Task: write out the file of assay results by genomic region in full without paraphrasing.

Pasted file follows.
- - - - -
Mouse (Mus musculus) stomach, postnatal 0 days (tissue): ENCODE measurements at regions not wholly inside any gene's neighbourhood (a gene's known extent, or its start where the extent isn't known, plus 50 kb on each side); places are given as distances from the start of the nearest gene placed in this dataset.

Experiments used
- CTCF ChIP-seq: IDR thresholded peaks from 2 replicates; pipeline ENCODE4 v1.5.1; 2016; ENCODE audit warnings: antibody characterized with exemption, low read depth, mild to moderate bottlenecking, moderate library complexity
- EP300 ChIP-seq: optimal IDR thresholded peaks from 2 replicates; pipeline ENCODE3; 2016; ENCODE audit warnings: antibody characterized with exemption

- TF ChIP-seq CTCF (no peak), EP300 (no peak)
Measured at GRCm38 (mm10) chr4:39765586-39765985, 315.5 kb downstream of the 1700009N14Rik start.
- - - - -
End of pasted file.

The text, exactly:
Mouse (Mus musculus) stomach, postnatal 0 days (tissue): ENCODE measurements at regions not wholly inside any gene's neighbourhood (a gene's known extent, or its start where the extent isn't known, plus 50 kb on each side); places are given as distances from the start of the nearest gene placed in this dataset.

Experiments used
- CTCF ChIP-seq: IDR thresholded peaks from 2 replicates; pipeline ENCODE4 v1.5.1; 2016; ENCODE audit warnings: antibody characterized with exemption, low read depth, mild to moderate bottlenecking, moderate library complexity
- EP300 ChIP-seq: optimal IDR thresholded peaks from 2 replicates; pipeline ENCODE3; 2016; ENCODE audit warnings: antibody characterized with exemption

- TF ChIP-seq CTCF (no peak), EP300 (no peak)
Measured at GRCm38 (mm10) chr4:39765586-39765985, 315.5 kb downstream of the 1700009N14Rik start.